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James Eric Francis Sr. and Jennifer Neptune—who both reside and work on Indian Island, Maine—will reveal the indigenous Penobscot Culture, to enable us to broaden our view of the landscape that we see, in a presentation at the Camden Yacht Club on Wednesday, August 2nd, from 7:00 to 8:30 pm. Jennifer Neptune will also be doing a basket weaving demonstration.
Passadumkeag, Kenduskeag, Katahdin, Sebago, Passagassawakeag, and even Penobscot are words that a local Mainer may be familiar with. But what do they mean? How much is the meaning tied up in a romanticized notion of cultures of the past, and how can we look at it from a cultural worldview that is indigenous to this landscape? To truly understand a sense of Place, one must explore the cultural elements that occupy a given space. By exploring indigenous Penobscot Culture we can broaden our view of the landscape that we (American/Maine Cultural beings) see, we can imaging a Penobscot Cultural Landscape. “Through Language, the Landscape, and Lore we can re-create a place that is harmonious, rough, and sophisticated. We can imagine a Penobscot Sense of Place.”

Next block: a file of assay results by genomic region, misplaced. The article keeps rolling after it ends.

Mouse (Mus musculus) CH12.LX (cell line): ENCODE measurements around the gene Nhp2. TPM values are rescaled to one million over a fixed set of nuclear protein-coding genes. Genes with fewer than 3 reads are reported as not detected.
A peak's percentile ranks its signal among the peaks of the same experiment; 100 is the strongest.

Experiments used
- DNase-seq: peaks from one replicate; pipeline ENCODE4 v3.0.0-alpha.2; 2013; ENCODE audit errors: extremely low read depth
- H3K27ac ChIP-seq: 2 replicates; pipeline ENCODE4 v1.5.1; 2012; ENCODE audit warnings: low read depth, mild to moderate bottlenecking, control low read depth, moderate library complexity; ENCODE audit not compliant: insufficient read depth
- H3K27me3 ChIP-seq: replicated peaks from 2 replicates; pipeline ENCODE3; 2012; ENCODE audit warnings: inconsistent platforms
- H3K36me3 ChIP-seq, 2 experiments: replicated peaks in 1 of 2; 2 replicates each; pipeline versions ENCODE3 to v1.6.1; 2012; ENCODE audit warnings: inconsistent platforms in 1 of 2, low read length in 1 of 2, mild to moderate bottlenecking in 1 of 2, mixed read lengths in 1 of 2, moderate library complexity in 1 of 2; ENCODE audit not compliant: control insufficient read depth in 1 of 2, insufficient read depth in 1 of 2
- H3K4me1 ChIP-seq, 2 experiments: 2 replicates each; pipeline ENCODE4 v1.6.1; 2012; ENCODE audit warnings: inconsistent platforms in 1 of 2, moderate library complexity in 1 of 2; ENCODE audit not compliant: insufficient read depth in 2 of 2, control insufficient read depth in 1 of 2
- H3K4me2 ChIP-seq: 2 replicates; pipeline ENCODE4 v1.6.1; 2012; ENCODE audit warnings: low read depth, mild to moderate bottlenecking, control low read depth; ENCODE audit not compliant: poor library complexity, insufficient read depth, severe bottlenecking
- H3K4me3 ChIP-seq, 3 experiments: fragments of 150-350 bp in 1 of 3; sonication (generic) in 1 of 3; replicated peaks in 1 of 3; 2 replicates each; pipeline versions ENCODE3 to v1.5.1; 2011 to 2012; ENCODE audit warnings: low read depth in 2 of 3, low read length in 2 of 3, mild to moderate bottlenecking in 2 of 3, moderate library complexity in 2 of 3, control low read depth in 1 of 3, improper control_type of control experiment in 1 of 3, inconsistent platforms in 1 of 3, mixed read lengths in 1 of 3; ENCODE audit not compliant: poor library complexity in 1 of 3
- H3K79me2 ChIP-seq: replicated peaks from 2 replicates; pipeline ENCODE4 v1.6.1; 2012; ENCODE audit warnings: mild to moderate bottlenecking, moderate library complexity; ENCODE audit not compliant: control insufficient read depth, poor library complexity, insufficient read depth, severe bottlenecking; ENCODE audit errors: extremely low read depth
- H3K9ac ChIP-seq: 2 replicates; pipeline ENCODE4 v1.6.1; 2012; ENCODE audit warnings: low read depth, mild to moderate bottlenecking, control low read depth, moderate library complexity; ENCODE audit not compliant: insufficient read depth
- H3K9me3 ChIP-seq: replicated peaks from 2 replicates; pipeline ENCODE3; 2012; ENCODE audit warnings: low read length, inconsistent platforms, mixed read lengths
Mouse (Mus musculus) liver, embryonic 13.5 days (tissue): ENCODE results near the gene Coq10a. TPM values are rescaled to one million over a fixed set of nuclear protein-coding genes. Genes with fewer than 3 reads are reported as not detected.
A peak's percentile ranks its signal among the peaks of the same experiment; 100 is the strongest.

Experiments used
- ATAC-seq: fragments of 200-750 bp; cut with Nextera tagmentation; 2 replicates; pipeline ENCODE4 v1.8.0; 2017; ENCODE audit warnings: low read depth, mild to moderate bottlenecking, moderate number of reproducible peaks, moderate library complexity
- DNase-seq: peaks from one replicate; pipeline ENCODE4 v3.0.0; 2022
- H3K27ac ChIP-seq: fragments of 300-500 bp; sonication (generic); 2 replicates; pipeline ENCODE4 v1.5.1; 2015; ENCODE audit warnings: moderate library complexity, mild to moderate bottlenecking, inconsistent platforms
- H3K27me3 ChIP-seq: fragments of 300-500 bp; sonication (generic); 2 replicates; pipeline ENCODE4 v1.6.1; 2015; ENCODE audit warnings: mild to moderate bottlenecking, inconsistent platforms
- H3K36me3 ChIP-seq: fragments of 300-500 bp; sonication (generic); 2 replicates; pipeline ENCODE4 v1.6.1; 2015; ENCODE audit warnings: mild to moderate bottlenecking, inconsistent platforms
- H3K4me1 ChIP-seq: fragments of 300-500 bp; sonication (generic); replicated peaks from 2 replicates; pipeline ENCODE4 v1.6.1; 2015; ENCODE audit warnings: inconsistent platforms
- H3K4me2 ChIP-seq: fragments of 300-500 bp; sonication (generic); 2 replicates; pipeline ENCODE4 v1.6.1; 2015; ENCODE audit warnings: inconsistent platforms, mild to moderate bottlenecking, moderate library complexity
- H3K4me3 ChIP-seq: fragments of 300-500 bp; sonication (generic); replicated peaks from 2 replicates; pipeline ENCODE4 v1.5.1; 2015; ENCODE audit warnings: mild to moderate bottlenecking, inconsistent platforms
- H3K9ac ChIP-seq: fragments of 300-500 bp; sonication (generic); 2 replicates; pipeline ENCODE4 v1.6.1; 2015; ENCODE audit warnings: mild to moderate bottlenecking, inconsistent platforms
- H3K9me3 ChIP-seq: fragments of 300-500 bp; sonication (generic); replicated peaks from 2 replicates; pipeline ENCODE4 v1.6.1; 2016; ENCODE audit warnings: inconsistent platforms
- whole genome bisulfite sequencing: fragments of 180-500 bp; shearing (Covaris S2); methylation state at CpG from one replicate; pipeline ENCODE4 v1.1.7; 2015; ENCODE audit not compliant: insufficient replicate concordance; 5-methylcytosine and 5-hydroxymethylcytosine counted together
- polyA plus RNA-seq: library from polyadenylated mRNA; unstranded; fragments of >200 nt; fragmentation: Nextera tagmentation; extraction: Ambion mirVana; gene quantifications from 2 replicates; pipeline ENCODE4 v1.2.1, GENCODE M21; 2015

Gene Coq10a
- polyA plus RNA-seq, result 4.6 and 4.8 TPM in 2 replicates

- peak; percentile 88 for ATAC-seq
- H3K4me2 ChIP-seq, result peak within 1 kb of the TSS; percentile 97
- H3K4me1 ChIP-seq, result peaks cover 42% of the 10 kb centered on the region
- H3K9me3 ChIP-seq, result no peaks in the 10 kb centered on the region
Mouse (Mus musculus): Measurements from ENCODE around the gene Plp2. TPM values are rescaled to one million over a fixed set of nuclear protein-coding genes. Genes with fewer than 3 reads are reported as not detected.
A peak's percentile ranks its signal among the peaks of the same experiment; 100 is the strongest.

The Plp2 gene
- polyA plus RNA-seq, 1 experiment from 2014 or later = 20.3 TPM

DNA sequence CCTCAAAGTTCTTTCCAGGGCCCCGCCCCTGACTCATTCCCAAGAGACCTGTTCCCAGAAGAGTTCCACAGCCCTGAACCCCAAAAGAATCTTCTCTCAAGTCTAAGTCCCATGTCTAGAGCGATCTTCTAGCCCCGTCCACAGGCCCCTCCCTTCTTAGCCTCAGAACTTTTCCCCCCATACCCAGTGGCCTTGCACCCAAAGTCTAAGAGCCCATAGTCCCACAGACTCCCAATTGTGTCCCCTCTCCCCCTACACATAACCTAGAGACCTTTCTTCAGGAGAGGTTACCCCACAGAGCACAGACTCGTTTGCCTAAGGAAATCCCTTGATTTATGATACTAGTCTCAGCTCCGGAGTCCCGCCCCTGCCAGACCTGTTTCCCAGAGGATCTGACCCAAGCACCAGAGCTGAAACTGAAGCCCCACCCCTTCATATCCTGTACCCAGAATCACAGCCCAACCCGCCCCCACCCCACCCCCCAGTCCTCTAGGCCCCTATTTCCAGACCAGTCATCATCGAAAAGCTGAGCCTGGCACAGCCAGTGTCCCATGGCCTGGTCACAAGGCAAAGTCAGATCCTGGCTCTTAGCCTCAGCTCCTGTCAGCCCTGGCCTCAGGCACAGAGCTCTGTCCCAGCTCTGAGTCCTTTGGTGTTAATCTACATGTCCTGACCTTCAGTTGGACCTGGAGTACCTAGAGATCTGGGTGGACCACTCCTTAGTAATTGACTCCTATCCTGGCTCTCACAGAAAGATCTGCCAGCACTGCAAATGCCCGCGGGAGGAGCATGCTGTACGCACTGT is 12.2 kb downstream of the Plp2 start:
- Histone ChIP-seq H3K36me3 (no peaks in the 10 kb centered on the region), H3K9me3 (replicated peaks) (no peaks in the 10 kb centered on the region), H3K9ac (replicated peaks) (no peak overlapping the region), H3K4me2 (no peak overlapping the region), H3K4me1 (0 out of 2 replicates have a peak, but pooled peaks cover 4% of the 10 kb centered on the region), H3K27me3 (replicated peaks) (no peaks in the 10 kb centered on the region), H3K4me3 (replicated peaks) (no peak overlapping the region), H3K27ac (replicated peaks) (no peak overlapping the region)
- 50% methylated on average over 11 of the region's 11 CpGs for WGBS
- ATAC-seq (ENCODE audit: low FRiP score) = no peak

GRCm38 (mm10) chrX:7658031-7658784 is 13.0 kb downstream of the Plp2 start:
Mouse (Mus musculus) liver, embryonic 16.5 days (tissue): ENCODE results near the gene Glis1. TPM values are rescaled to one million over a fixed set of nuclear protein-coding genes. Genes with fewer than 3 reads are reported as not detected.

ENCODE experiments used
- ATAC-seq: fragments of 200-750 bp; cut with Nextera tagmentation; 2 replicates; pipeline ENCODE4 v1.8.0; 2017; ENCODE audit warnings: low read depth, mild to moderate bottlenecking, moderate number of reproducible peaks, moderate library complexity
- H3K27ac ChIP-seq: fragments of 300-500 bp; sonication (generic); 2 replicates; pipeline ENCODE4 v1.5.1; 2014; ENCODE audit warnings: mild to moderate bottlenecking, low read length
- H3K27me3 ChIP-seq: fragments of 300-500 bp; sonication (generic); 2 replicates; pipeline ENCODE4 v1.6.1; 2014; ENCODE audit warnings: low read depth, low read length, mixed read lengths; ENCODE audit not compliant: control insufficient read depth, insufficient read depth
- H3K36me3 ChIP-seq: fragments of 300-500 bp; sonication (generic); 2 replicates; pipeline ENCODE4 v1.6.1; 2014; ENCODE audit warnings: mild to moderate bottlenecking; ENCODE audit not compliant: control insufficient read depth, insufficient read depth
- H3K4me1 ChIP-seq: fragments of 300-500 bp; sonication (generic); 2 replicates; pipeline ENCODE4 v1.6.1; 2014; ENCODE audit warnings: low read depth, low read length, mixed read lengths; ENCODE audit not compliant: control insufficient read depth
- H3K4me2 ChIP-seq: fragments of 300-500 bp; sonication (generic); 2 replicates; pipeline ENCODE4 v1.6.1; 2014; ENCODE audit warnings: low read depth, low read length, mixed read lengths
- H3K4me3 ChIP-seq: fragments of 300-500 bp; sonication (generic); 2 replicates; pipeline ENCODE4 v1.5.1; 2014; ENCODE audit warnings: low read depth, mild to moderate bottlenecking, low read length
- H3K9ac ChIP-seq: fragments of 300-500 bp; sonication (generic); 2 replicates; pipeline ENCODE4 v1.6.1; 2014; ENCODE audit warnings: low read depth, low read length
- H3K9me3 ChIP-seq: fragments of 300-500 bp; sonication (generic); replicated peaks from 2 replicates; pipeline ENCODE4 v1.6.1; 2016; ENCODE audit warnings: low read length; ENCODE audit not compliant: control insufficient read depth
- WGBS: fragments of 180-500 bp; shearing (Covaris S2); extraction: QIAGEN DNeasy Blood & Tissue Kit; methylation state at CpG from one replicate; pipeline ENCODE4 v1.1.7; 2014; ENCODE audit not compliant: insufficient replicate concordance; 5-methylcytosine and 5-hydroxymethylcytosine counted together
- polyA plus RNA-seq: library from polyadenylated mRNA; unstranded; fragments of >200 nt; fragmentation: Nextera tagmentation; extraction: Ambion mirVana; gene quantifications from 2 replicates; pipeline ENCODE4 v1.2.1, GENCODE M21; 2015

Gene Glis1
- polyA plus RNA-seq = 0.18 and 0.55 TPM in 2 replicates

James Eric Francis Sr. is a historian, geographer, storyteller, photographer, artist, father, husband, and a Penobscot. He is the Director/Tribal Historian of the Penobscot Nation, Cultural and Historic Preservation Department.
Jennifer Neptune is the Coordinator of the Penobscot Nation Museum, an Anthropologist, Maine Guide, Herbalist and award-winning Basket Weaver.
The talk is free of charge and open to the public. Donations at the door will be gratefully accepted to benefit the non-profit Camden Area Youth Seamanship Program (CAYSP).